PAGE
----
Government

'Lunch shaming' bill inspires kindergartner's donation

Davenport 5-year-old donates $30 from sale of her bike, allowance and sister

Kindergartner Nikki Hynes (center) eats her lunch at Wilson Elementary School in Davenport. After seeing a news report about Iowa’s “lunch shaming” bill, Nikki donated $30 — $20 from the sale of her bike, her $4 allowance and $6 from her older sister — to the school to cover the cost of hot lunches for students whose meal accounts are in the red. (Kevin E. Schmidt/Quad-City Times)
Kindergartner Nikki Hynes (center) eats her lunch at Wilson Elementary School in Davenport. After seeing a news report about Iowa’s “lunch shaming” bill, Nikki donated $30 — $20 from the sale of her bike, her $4 allowance and $6 from her older sister — to the school to cover the cost of hot lunches for students whose meal accounts are in the red. (Kevin E. Schmidt/Quad-City Times)

DAVENPORT — A kindergartner is proving to her family, friends and others at Wilson Elementary School in Davenport that every dollar makes a difference at lunchtime.

When 5-year-old Nicole Hynes, who goes by “Nikki,” learned her parents, Nate and Sheila Hynes, had sold her old bicycle earlier this month, she knew exactly where she wanted the money to go.

Nikki told her mom she wanted to donate the money to her school’s cafeteria to feed other students in need of hot lunches.

“I wanted to be kind,” said Nikki, who transferred $24 — $20 from the bike sale plus her weekly allowance of $4 — to the cafeteria staff on April 11.

The next day, Nikki brought an additional $6 she received from her older sister, Kristina. Their mother delivered another $20 contribution from family and friends.

“It really hit my heart hard,” Sheila Hynes said of her daughter’s decision. “It’s made everybody cry.”

School lunches at Wilson cost $2.50, so Nikki’s $30 donation will cover 12 hot lunches.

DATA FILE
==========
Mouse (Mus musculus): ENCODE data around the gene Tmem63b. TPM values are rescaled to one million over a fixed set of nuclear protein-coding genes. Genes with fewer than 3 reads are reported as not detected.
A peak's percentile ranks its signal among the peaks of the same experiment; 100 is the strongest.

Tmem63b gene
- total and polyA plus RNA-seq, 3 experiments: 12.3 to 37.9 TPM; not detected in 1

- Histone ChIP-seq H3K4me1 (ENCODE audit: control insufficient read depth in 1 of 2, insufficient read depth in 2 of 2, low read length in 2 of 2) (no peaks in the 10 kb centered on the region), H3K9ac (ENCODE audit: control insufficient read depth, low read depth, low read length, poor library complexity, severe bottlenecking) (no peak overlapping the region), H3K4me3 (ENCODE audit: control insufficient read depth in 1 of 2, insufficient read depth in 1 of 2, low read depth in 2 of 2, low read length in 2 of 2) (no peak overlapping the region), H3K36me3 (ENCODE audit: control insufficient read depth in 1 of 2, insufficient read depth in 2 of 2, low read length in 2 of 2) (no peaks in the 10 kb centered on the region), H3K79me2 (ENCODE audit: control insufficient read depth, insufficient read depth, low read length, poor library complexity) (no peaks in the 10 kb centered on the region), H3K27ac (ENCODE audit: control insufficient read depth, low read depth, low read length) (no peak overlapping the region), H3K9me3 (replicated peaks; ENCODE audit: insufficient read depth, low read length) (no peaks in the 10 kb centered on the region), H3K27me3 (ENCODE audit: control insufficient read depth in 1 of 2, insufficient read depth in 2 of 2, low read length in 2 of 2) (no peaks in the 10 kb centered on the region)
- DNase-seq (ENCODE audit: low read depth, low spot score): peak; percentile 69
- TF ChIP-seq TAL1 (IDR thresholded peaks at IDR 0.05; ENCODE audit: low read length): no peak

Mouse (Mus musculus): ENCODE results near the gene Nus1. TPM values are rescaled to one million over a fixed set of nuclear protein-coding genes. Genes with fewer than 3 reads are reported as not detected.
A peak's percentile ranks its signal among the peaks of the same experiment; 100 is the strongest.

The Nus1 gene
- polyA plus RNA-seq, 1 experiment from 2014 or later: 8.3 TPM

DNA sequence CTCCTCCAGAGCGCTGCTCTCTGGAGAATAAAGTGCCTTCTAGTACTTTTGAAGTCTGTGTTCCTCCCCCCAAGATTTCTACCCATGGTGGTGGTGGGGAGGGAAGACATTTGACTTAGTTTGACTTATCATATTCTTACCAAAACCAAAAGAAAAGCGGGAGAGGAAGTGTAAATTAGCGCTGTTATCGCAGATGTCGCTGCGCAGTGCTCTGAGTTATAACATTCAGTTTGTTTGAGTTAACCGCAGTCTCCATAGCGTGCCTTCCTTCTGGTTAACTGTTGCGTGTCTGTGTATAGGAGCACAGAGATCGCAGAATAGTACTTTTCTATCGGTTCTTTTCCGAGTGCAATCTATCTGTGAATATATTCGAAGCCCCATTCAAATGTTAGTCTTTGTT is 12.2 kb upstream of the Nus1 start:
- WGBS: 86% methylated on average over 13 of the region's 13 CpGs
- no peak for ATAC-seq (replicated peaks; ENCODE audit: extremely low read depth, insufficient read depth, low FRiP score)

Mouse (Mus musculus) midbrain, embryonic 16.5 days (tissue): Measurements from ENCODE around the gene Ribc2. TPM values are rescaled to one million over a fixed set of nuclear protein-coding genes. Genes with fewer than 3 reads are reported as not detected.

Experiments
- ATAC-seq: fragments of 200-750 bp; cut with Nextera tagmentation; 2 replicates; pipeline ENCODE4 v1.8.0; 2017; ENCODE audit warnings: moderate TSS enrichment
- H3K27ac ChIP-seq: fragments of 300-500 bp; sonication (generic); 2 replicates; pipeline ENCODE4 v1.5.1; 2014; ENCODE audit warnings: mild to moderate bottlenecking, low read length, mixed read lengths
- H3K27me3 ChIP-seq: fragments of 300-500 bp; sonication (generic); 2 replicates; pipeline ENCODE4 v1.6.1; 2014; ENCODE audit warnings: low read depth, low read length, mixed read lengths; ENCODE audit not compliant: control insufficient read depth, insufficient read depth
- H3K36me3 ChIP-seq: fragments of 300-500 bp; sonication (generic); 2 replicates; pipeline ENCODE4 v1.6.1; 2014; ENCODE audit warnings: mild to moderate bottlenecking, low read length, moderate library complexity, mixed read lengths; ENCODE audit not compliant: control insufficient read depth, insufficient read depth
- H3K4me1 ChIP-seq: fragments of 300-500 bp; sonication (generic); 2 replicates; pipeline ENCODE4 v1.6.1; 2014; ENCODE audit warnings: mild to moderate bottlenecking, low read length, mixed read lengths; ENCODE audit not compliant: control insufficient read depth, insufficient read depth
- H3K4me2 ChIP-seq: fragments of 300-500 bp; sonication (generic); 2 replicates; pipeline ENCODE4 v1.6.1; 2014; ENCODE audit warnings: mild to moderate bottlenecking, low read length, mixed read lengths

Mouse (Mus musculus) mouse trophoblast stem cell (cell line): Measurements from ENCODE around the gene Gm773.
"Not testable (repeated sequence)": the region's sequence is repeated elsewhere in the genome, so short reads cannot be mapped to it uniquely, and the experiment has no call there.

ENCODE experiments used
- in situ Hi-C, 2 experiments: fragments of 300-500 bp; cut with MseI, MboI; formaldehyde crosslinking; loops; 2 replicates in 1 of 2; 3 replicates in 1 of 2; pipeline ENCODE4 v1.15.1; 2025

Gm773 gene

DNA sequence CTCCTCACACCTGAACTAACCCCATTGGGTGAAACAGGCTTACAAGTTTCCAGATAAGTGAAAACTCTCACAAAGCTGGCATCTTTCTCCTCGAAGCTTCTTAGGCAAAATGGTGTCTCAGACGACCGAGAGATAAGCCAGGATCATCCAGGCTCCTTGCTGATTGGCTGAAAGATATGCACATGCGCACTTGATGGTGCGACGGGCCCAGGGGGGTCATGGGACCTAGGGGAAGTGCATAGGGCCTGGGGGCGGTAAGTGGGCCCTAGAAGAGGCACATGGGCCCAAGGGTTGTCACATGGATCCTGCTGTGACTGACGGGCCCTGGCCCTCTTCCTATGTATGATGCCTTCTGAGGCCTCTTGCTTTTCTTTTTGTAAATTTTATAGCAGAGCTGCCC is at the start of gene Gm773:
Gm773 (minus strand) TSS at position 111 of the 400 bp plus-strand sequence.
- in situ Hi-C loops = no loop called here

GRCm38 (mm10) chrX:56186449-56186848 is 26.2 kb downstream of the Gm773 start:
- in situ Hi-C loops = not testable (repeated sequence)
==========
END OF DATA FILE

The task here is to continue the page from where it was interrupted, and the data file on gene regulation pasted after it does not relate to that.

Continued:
Her gift left cook Laura Walsh and cashier Cheryl Honeycutt, both grandmothers, dumbfounded.

“It was a shock to all of us,” Walsh said. “For a kindergartner, that’s a lot of money.”

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The school already used a portion of the money to buy meals for students with a zero or negative fund balance in their lunch accounts.

Forty-two percent of Wilson’s 470 students qualify for free or reduced-price lunches because of low incomes. Student meal debt at all the district’s schools totals $1,598, a school spokesman said.

Iowa Gov. Kim Reynolds last week signed a bill into law prohibiting schools from using “lunch shaming” tactics, including publicly identifying students whose parents owe money for lunches.

Wilson does not — and has not — identified children or otherwise punished them if their lunch accounts are in the red, the district spokesman said.

Nikki watched a TV news report about the Iowa Legislature’s handling of the issue with her great-great-grandmother, Bonnie, who is 94 and lives with the family.

“I think she saw it and thought, ‘There must be hungry children at my school, too,’ ” her mother said. “It would really bother Nikki to have a friend in need.”

Earlier this school year, for example, when her classroom’s supply of erasers ran dry, Nikki insisted on restocking it.

When she receives her weekly allowance for completing chores around the house, Nikki puts the money into three envelopes: one for saving, one for spending and one for giving. She normally takes money in the “giving” envelope to King’s Harvest No-Kill Pet Rescue or the Humane Society of Scott County, both in Davenport.

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Nikki’s classmates joined her in the cafeteria when she handed over her money “so they could see a friend was going above and beyond to do something for other people,” kindergarten teacher Janelle Vanerstrom said.

It inspired two of Nikki’s friends to follow suit, with each donating a dollar.

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